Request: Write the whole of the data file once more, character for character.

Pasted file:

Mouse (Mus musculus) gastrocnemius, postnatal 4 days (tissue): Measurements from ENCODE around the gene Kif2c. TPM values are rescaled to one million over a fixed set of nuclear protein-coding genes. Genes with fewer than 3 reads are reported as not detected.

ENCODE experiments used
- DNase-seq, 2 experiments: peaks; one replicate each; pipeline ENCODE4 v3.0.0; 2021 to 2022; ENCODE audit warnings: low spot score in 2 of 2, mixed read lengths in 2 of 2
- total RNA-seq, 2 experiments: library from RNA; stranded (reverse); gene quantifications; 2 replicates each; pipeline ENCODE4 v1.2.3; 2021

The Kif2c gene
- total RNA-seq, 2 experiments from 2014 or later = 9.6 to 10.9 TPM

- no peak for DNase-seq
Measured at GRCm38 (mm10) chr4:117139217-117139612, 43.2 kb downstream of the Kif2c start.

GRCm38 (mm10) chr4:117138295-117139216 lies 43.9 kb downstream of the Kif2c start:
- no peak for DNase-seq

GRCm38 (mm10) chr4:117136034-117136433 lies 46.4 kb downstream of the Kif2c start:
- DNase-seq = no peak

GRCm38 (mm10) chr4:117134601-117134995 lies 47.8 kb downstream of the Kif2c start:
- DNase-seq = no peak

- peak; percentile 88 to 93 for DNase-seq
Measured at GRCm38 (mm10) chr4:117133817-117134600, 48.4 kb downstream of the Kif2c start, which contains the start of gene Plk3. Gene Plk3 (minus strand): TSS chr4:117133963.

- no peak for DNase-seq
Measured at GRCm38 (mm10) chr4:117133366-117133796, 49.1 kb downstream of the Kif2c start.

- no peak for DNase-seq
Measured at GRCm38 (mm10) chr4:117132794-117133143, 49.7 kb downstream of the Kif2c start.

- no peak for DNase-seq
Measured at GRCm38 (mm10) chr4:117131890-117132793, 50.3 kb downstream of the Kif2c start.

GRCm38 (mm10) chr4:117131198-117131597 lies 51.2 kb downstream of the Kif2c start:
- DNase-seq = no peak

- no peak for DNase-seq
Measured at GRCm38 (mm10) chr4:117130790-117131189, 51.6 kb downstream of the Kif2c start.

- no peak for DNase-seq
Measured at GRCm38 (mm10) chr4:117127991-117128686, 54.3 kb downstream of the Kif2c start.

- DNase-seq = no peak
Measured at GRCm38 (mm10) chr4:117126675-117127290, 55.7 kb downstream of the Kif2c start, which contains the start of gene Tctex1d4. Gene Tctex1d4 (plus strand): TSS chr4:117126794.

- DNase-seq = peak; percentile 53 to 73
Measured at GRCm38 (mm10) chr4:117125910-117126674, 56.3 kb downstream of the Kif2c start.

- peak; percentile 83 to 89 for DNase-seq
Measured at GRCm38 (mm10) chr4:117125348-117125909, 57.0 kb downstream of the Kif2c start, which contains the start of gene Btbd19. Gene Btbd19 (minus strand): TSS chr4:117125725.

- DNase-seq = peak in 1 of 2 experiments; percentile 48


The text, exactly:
Mouse (Mus musculus) gastrocnemius, postnatal 4 days (tissue): Measurements from ENCODE around the gene Kif2c. TPM values are rescaled to one million over a fixed set of nuclear protein-coding genes. Genes with fewer than 3 reads are reported as not detected.

ENCODE experiments used
- DNase-seq, 2 experiments: peaks; one replicate each; pipeline ENCODE4 v3.0.0; 2021 to 2022; ENCODE audit warnings: low spot score in 2 of 2, mixed read lengths in 2 of 2
- total RNA-seq, 2 experiments: library from RNA; stranded (reverse); gene quantifications; 2 replicates each; pipeline ENCODE4 v1.2.3; 2021

The Kif2c gene
- total RNA-seq, 2 experiments from 2014 or later = 9.6 to 10.9 TPM

- no peak for DNase-seq
Measured at GRCm38 (mm10) chr4:117139217-117139612, 43.2 kb downstream of the Kif2c start.

GRCm38 (mm10) chr4:117138295-117139216 lies 43.9 kb downstream of the Kif2c start:
- no peak for DNase-seq

GRCm38 (mm10) chr4:117136034-117136433 lies 46.4 kb downstream of the Kif2c start:
- DNase-seq = no peak

GRCm38 (mm10) chr4:117134601-117134995 lies 47.8 kb downstream of the Kif2c start:
- DNase-seq = no peak

- peak; percentile 88 to 93 for DNase-seq
Measured at GRCm38 (mm10) chr4:117133817-117134600, 48.4 kb downstream of the Kif2c start, which contains the start of gene Plk3. Gene Plk3 (minus strand): TSS chr4:117133963.

- no peak for DNase-seq
Measured at GRCm38 (mm10) chr4:117133366-117133796, 49.1 kb downstream of the Kif2c start.

- no peak for DNase-seq
Measured at GRCm38 (mm10) chr4:117132794-117133143, 49.7 kb downstream of the Kif2c start.

- no peak for DNase-seq
Measured at GRCm38 (mm10) chr4:117131890-117132793, 50.3 kb downstream of the Kif2c start.

GRCm38 (mm10) chr4:117131198-117131597 lies 51.2 kb downstream of the Kif2c start:
- DNase-seq = no peak

- no peak for DNase-seq
Measured at GRCm38 (mm10) chr4:117130790-117131189, 51.6 kb downstream of the Kif2c start.

- no peak for DNase-seq
Measured at GRCm38 (mm10) chr4:117127991-117128686, 54.3 kb downstream of the Kif2c start.

- DNase-seq = no peak
Measured at GRCm38 (mm10) chr4:117126675-117127290, 55.7 kb downstream of the Kif2c start, which contains the start of gene Tctex1d4. Gene Tctex1d4 (plus strand): TSS chr4:117126794.

- DNase-seq = peak; percentile 53 to 73
Measured at GRCm38 (mm10) chr4:117125910-117126674, 56.3 kb downstream of the Kif2c start.

- peak; percentile 83 to 89 for DNase-seq
Measured at GRCm38 (mm10) chr4:117125348-117125909, 57.0 kb downstream of the Kif2c start, which contains the start of gene Btbd19. Gene Btbd19 (minus strand): TSS chr4:117125725.

- DNase-seq = peak in 1 of 2 experiments; percentile 48